Trauma Related

Impact of Trauma 

Many individuals impacted by trauma often struggle with the short term and long-term effects in a manner that greatly decreases the overall quality of life. Individuals often struggle to understand the different aspects of the body's response to trauma. Sadly, many individuals often feel like the body's reaction are abnormal, or dysfunctional in some way, when in fact the body is extremely resilient, and it is simply reacting normal to abnormal situations that have taken place.

How can individual therapy help?

For many, efforts to avoid reminders appear to be the only way that a distance can be created between the present and past traumatic events. It is often said, "Why would I want to think about something I am trying to forget? However, the neurological impact of unprocessed trauma often continues to contribute to the severity of symptoms and paints the current perception for an individual's view of self, others, and the world. Understanding the neurological impact often normalizes the body's response while processing the actual event often leads to a decrease in symptom severity and reestablishes an individuals' ability gain control over the trauma, as opposed to the trauma controlling their daily lives.

Initial/Delayed Responses to Trauma:

Trauma, including one-time, multiple, or long-lasting repetitive events, affects everyone differently. Some individuals may clearly display criteria associated with posttraumatic stress disorder (PTSD), but many more individuals will exhibit resilient responses or brief subclinical symptoms or consequences that fall outside of diagnostic criteria. The impact of trauma can be subtle, insidious, or outright destructive. How an event affects an individual depends on many factors, including characteristics of the individual, the type and characteristics of the event(s), developmental processes, the meaning of the trauma, and sociocultural factors.

Initial reactions to trauma can include exhaustion, confusion, sadness, anxiety, agitation, numbness, dissociation, confusion, physical arousal, and blunted affect. Most responses are normal in that they affect most survivors and are socially acceptable, psychologically effective, and self-limited. Indicators of more severe responses include continuous distress without periods of relative calm or rest, severe dissociation symptoms, and intense intrusive recollections that continue despite a return to safety.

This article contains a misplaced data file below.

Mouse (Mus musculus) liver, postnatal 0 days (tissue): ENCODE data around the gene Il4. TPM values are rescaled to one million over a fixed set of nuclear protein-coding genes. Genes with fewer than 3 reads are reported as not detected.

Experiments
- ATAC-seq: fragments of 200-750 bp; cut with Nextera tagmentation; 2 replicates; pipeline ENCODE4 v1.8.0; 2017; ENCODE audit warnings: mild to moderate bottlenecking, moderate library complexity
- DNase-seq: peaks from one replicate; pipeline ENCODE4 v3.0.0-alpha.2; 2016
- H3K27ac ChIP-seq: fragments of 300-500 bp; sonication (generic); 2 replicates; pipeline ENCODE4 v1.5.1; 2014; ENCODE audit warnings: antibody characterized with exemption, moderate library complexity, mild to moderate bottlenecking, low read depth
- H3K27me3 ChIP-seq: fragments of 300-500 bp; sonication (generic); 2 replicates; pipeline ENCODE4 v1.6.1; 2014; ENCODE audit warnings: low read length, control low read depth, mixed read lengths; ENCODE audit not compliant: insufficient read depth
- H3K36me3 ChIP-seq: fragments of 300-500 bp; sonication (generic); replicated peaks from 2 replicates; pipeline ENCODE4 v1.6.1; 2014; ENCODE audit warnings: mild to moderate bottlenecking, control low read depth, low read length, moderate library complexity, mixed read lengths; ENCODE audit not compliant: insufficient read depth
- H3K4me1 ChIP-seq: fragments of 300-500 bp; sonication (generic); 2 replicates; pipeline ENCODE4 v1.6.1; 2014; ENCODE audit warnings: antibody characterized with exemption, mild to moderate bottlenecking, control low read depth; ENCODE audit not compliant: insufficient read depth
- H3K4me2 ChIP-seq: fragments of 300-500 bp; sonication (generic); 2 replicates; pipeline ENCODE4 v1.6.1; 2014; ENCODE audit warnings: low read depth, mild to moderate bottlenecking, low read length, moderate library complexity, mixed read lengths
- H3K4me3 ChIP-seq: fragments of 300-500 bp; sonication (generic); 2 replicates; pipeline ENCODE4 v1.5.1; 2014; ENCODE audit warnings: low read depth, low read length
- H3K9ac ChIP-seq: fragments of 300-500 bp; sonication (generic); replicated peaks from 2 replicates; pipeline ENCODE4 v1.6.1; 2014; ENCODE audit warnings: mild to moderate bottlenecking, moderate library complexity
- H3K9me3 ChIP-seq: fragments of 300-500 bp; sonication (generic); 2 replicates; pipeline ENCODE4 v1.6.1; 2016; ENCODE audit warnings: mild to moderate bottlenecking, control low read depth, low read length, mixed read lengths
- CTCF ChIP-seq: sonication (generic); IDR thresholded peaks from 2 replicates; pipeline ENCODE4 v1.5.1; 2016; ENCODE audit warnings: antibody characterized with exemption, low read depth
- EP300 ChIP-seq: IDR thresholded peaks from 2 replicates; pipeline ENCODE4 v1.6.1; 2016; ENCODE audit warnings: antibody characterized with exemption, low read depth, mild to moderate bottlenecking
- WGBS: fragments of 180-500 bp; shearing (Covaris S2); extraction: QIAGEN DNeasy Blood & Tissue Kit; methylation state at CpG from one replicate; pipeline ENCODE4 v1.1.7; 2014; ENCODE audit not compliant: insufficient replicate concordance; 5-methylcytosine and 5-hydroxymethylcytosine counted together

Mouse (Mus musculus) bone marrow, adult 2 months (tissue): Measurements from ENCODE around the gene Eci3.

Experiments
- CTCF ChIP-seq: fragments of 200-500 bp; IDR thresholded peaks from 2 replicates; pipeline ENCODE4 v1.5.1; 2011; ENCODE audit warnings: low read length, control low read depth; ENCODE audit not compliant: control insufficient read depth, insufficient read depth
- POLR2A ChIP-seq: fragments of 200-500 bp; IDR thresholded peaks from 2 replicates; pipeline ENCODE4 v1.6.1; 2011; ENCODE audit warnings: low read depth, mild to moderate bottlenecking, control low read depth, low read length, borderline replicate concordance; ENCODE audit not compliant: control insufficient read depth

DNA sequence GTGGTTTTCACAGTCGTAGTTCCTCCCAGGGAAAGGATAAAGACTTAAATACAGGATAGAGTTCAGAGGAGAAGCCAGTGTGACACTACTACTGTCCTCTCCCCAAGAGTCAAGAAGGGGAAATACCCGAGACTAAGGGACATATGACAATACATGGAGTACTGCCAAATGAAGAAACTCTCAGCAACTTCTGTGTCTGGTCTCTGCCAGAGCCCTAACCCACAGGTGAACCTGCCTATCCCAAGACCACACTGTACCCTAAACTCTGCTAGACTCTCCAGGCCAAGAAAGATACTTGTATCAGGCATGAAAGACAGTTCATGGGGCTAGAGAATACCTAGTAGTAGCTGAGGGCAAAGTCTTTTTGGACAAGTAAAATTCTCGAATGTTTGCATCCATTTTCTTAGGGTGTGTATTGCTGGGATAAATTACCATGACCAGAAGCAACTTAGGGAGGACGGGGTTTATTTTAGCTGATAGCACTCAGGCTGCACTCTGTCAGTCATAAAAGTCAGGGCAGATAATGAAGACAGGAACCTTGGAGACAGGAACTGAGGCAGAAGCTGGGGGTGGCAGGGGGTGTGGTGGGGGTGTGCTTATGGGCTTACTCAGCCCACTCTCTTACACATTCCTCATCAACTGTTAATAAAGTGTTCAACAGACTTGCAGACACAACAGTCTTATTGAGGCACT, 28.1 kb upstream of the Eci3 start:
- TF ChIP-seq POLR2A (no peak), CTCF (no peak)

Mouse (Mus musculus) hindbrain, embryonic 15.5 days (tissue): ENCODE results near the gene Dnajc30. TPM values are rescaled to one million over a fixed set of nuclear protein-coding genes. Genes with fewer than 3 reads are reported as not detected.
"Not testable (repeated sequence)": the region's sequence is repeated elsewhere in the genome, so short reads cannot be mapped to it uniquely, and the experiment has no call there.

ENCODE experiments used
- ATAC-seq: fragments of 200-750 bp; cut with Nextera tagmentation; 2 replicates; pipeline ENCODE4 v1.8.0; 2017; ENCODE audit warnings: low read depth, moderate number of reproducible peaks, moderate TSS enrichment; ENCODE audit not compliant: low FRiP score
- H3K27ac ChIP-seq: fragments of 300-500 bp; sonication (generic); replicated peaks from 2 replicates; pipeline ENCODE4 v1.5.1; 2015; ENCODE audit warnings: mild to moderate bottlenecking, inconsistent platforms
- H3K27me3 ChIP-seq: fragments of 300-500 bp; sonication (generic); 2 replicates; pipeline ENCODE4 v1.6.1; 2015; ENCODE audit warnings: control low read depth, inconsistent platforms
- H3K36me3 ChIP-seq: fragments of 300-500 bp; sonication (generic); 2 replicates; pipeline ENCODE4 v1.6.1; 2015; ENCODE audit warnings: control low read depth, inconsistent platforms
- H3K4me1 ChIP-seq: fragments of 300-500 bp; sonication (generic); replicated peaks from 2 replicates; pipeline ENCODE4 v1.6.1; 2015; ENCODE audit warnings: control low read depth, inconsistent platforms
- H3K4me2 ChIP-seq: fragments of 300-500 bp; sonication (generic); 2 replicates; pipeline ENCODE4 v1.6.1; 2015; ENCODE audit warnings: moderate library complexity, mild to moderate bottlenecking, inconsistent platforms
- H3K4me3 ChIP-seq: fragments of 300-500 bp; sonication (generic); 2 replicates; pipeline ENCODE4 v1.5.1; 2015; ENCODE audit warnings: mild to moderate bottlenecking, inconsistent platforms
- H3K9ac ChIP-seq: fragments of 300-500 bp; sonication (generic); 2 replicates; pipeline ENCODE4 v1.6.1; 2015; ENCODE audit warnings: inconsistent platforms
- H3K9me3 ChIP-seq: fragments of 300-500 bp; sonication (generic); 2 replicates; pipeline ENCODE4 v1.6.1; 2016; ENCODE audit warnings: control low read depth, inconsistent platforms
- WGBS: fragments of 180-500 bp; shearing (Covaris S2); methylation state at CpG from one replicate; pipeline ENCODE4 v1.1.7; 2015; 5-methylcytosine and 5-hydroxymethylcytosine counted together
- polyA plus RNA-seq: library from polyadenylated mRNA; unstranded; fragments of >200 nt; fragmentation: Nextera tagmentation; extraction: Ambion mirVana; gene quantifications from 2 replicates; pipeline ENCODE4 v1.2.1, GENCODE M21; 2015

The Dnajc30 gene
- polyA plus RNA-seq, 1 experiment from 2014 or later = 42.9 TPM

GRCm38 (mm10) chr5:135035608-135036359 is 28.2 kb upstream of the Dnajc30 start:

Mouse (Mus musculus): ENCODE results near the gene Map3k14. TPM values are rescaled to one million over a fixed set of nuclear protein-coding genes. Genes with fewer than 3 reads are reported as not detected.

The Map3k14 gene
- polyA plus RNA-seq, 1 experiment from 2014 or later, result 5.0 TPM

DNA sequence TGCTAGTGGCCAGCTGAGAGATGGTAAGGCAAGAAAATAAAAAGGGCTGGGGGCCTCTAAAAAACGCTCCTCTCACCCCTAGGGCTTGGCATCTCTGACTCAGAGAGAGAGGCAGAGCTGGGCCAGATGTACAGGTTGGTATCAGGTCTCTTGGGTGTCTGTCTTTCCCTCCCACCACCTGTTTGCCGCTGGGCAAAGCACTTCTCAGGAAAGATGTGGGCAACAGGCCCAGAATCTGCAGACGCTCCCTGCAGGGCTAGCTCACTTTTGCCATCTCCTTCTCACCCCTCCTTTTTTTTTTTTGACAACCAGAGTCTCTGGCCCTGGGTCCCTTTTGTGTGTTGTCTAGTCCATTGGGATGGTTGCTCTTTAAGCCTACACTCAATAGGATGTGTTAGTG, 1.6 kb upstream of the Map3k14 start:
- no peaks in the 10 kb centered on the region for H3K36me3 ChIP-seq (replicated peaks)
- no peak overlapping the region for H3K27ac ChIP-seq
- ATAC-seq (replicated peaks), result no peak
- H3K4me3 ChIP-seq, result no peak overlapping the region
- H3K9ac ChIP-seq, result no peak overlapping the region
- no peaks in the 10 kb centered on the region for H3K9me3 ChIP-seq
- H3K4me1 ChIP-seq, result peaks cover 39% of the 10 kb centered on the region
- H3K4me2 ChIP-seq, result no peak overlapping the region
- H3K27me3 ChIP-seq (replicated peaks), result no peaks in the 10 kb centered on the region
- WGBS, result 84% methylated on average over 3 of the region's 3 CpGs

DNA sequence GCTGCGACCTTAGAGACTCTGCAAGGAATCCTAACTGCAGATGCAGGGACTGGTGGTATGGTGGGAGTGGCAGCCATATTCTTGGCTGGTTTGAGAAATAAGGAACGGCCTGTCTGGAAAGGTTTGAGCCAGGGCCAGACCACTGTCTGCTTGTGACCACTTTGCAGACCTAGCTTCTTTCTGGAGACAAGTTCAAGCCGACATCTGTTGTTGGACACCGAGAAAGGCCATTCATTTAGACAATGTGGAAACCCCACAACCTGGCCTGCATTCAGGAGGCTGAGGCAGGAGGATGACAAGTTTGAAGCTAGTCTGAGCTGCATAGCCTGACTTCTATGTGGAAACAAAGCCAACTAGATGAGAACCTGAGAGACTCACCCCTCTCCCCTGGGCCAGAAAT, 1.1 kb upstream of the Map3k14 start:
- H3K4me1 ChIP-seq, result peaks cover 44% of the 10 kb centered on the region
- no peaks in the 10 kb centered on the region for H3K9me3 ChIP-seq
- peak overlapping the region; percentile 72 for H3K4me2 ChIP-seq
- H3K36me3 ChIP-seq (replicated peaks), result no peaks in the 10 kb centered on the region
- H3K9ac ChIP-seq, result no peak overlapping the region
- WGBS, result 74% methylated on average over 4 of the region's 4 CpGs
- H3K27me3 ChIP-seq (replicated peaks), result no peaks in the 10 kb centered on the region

Delayed responses to trauma can include persistent fatigue, sleep disorders, nightmares, fear of recurrence, anxiety focused on flashbacks, depression, and avoidance of emotions, sensations, or activities that are associated with the trauma.

PTSD is a mental illness which is characterized by prolonged psychological and physiological symptoms including:

Intrusive symptoms:

  • Recurrent, involuntary, and intrusive distressing memories of the traumatic event
  • Recurrent distressing dreams
  • Disassociate Reactions (Flashbacks)
  • Intense physiological/psychological distress to internal/external cues that resemble an aspect of the traumatic event

Avoidance symptoms:

  • Efforts to avoid distressing memories, thoughts, or feelings closely related to the event.
  • Efforts to avoid external reminders (people, places, conversations, or activities) that arouse distressing thoughts and memories closely associated with the traumatic event.

Negative alterations in cognitions and mood associated with a traumatic event:

  • Inability to remember certain aspects of the traumatic event.
  • Persistent and exaggerated negative beliefs about oneself, others, or the world (e.g., "I am bad" "No one can be trusted" "The world is completely dangerous".
  • Persistent negative emotional state (e.g., fear, horror, anger, guilt and shame).
  • Diminished interest or participation in significant activities.
  • Feelings of detachment or estrangement from others.
  • Inability to experience (e.g., happiness, satisfaction, or loving feelings).

Marked alterations in arousal and reactivity:

  • Irritable behavior and angry outburst.
  • Hypervigilance
  • Reckless or self-destructive behaviors
  • Exaggerated startle response
  • Problems in concentration
  • Sleep disturbances (e.g., difficulty falling, or staying asleep, or restless sleep).

PTSD involves a psychiatric evaluation and physical tests to determine whether a person’s symptoms are actually being caused by a different disorder. A person must have been experiencing symptoms for at least a month to be diagnosed with PTSD. Every case is unique and requires individual attention, but there are a number of effective complementary ways of treating PTSD including:

  • Talk therapy
  • Brained-Based therapy (EMDR. Brainspotting)
  • Medication
  • Adopting a healthier lifestyle
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